"A century ago, a composer was defined by his nationality. Debussy signed his letters "musicien français." Puccini defined Italian opera. Sibelius was developing into a Finnish national hero. Schoenberg was working toward a musical grammar he vowed would ensure the supremacy of German music for 100 years. Mahler, even torn as he was between being Austrian and being Jewish, grounded his symphonies in the soil of central Europe.
"Today's most ingriguing composers are the migrants, the permanent strangers with intricate histories and adaptable but always foreign accents, whose native country is just a point of departure: Osvaldo Golijov, for instance. Golijov was born in Plata, Argentina, into a family of Orthodox Eastern European Jews, whose older members imported their Yiddish culture to a Catholic land. As a young man he spent several years in Israel, renewing his links to the wellspring of Judaism while avoiding the wellspring of Western concert music Europe.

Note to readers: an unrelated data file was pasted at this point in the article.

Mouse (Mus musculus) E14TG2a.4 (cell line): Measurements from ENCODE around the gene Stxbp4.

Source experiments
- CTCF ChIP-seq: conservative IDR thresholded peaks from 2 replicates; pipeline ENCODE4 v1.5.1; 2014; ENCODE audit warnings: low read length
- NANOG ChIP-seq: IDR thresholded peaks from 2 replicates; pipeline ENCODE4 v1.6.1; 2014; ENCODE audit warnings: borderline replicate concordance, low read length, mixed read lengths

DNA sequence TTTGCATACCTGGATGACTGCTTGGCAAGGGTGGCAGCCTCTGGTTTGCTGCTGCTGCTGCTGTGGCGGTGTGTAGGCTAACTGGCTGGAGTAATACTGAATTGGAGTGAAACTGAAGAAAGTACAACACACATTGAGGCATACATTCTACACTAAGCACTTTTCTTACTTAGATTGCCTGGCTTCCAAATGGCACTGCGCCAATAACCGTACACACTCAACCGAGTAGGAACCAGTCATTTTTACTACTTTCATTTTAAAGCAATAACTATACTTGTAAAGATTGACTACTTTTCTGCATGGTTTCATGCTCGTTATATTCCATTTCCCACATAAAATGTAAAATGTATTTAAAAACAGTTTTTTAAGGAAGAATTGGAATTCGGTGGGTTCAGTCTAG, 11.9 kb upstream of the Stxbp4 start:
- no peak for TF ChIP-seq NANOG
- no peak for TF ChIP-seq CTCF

"Since the mid-1980s he has lived in the Boston area, writing works that blend the flavors of Latin America, the European classical tradition, North American minimalism, and the Judaism of the shtetl, the Bible, and the modern state. He is not a cosmopolitan composer, but one with many roots."
Justin Davidson, Newsday